Moral life and philosophical requirements: exploring possibilities for moral life through a liberation from philosophical requirements
AuthorMackenzie, Chloe Jayde
AffiliationSchool of Historical and Philosophical Studies
Document TypeMasters Research thesis
Access StatusOpen Access
© 2018 Chloe Jayde Mackenzie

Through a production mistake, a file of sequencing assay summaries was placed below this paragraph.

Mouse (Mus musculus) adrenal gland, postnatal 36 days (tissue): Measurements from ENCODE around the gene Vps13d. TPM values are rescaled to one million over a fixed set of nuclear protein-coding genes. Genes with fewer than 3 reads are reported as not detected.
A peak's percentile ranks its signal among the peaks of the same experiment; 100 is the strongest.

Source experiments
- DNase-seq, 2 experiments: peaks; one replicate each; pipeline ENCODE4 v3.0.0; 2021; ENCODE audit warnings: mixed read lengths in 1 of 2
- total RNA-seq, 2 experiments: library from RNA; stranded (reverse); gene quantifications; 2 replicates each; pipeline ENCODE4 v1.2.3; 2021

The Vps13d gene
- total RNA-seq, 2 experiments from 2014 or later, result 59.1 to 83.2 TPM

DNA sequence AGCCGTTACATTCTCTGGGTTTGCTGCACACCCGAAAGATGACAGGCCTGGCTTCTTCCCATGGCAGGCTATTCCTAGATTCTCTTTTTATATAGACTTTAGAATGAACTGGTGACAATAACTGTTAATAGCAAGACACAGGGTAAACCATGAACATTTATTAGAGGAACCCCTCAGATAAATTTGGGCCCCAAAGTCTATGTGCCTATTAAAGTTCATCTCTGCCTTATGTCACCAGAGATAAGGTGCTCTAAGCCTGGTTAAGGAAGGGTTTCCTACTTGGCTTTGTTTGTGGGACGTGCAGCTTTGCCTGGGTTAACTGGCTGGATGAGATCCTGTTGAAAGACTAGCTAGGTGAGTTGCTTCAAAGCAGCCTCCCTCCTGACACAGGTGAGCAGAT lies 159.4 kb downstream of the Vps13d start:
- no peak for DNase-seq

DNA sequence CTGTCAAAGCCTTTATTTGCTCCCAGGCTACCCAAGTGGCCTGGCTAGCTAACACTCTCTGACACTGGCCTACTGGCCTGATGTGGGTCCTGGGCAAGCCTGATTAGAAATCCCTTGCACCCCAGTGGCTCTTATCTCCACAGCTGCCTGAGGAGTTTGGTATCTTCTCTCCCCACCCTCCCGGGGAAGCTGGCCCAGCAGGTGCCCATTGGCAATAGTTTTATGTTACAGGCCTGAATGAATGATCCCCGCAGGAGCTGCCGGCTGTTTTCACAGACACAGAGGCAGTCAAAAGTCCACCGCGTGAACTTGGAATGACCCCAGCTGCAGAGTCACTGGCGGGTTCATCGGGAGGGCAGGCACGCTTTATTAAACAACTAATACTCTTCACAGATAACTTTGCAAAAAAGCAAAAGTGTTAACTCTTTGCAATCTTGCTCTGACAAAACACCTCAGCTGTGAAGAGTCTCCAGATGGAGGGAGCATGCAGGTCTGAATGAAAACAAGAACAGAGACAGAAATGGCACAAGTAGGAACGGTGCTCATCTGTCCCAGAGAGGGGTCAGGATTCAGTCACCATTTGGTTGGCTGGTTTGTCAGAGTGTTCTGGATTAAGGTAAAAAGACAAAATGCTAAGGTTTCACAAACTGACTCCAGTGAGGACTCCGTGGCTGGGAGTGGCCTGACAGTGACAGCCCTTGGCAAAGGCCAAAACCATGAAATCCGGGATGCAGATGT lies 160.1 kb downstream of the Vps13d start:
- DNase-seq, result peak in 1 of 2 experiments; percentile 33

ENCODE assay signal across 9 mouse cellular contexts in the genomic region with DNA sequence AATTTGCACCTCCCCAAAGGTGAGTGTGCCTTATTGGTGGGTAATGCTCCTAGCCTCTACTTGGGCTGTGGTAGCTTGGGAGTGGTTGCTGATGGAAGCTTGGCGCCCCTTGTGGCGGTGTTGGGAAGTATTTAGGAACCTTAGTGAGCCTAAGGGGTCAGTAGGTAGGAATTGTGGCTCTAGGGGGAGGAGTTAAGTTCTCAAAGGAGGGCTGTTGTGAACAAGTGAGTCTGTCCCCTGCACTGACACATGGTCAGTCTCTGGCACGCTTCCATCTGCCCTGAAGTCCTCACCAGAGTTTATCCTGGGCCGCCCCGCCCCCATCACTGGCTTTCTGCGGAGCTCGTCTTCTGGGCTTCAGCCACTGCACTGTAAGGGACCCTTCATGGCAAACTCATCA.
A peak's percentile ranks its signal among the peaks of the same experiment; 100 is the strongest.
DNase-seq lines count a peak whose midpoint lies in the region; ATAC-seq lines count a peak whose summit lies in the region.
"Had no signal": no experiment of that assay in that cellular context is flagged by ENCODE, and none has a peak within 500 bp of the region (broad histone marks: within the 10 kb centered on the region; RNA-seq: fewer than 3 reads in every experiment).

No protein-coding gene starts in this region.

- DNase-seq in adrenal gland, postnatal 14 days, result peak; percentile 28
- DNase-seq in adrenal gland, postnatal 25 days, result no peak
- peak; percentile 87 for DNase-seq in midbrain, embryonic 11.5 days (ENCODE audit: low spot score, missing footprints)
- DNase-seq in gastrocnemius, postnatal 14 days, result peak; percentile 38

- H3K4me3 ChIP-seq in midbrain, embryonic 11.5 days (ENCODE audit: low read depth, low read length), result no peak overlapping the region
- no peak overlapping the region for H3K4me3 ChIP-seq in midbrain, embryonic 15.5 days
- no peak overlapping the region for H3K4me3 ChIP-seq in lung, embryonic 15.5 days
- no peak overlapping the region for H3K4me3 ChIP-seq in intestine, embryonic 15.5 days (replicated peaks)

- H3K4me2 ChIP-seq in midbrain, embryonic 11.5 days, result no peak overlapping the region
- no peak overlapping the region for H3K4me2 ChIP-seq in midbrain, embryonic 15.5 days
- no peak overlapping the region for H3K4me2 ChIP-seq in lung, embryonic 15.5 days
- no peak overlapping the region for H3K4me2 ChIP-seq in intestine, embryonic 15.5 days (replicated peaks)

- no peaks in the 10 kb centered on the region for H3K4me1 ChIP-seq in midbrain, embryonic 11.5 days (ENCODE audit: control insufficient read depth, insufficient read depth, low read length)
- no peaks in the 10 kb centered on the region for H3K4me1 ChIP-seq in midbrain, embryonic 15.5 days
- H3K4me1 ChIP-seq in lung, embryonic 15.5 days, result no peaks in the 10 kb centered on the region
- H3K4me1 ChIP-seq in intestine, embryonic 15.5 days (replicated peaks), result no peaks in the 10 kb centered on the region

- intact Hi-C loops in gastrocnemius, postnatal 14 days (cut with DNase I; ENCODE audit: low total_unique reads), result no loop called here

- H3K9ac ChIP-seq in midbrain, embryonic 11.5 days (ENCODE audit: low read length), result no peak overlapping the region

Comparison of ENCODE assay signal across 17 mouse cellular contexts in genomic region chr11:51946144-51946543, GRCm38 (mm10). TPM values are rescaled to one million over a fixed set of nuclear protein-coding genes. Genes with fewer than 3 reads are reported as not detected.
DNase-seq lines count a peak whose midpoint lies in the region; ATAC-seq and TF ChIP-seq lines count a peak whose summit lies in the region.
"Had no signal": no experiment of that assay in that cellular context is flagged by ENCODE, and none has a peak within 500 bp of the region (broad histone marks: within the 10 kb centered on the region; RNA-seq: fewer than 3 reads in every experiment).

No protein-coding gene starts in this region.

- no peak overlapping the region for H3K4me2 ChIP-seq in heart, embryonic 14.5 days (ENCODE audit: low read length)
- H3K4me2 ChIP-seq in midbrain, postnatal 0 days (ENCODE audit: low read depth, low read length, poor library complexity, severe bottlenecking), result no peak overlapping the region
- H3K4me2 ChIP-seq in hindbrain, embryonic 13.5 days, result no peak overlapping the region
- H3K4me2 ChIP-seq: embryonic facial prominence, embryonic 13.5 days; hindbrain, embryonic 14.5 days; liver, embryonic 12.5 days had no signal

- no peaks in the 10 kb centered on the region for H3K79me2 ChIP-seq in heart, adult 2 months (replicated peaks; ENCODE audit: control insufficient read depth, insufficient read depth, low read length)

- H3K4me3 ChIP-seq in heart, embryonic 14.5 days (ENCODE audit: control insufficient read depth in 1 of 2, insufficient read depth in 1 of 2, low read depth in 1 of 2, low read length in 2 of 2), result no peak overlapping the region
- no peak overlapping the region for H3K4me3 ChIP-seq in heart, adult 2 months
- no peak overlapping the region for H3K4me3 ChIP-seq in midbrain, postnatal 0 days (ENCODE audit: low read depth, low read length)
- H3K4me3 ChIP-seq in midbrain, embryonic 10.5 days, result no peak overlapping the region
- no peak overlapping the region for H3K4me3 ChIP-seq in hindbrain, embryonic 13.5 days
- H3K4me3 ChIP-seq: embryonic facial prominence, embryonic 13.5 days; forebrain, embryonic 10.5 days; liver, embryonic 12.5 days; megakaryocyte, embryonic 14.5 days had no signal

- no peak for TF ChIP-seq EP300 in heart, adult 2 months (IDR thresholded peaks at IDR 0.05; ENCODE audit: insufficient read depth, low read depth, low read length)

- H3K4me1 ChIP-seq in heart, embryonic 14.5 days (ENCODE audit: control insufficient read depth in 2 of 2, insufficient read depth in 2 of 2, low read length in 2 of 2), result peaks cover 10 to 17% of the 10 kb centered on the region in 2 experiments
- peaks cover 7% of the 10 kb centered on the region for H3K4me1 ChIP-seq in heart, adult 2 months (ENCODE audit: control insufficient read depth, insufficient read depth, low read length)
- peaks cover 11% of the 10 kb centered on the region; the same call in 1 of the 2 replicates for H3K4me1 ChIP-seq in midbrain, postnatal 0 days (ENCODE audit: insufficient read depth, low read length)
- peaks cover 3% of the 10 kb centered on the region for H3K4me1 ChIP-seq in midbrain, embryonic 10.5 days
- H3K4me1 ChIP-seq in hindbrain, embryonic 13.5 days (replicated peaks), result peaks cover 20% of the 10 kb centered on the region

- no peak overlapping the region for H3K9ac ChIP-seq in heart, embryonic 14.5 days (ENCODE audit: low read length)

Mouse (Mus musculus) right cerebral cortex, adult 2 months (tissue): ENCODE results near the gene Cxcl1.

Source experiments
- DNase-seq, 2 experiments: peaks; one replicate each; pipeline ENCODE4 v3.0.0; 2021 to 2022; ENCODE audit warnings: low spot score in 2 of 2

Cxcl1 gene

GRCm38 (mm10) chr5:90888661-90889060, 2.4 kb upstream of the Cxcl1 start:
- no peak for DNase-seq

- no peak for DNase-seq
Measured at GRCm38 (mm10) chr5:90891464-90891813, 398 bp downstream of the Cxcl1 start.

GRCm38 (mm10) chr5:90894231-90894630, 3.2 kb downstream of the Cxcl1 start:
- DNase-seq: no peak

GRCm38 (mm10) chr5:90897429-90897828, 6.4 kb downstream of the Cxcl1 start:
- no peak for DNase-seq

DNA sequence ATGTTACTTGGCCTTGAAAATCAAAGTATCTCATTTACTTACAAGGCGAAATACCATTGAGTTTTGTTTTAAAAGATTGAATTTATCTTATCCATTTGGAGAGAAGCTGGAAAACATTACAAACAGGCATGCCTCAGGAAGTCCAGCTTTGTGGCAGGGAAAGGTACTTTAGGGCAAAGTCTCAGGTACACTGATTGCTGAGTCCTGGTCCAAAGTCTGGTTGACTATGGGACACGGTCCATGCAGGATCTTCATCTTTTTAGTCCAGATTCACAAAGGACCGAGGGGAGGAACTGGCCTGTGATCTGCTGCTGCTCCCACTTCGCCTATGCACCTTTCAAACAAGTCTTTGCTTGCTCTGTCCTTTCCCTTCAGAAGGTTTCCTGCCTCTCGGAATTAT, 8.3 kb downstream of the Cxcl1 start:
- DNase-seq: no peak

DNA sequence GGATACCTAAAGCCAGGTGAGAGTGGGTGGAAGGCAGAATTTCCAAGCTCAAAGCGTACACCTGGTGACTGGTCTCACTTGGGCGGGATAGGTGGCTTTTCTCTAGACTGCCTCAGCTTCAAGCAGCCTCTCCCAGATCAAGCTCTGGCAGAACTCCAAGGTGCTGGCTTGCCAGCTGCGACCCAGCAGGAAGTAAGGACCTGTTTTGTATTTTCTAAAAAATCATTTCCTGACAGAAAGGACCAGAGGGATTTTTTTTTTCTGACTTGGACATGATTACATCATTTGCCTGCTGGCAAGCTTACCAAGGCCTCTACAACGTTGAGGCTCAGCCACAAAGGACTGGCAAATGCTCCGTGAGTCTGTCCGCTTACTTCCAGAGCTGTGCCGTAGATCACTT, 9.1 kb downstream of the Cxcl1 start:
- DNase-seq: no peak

This thesis offers an examination of some ways in which moral philosophy imposes requirements on itself that often unduly limit, obscure, and distort our moral understanding, thinking, and responsiveness. Taking my motivation from Cora Diamond, I critically examine the work of some moral philosophers that I take to exemplify this kind of laying down of requirements. This examination will be taken in three broad directions, with a different critical focus in each of the chapters: a requirement that moral thinking and responsiveness ought to go on only through the use of rational capacities, to the exclusion of personally engaged responsiveness and understanding; a requirement that moral philosophers must make arguments, which can distort and obscure the meaning of complex and difficult moral realities through attempts to render dimensions of them into ‘facts’ that can be used in arguments; the assumption that moral responsiveness is primarily a matter of making ‘choices’ about how to act based on discrete options, and in which one’s moral understanding of a situation can be thought of as a matter of judgement involving the exercise of rational capacities to choose which principles or concepts are appropriate to apply to a particular situation. Each of these kinds of requirement is brought into contact with examples from elsewhere in philosophy, that I consider to offer meaningful possibilities for moral understanding and responsiveness. I attempt to illuminate the various ways in which these meaningful possibilities are limited, obscured, distorted, deflected from, and excluded through the aforementioned requirements that are laid down. Other related requirements and assumptions are drawn out from those I primarily focus on, in an attempt to show the connectedness of various kinds of requirements and how they shape philosophical pictures of moral life. This gives a better sketch of the extent of the presence of requirements in moral philosophy. I simultaneously invite consideration of a philosophical orientation to moral life that is grounded in a kind of ‘receptiveness’ that I argue is a crucial dimension of Iris Murdoch’s ‘attention’. In contrast to the kinds of outlooks that begin with philosophical assumptions and commitments and then look towards the world in which moral life takes place, this orientation begins with an openness to moral life and what possibilities might be disclosed to us through our receptiveness and attentiveness to the realities of moral life. This way of thinking re-situates moral philosophy, bringing its relatedness to moral life to the foreground so as to make philosophy responsive to life, and not the other way around. This offers a liberation from the philosophical requirements Diamond draws attention to. Moral philosophy thus becomes less of an outward pressing onto the world in ways that can unduly shape our sense of moral reality, and more of an answering to that reality. An answering that, following Murdoch, is in a spirit of justness and love.
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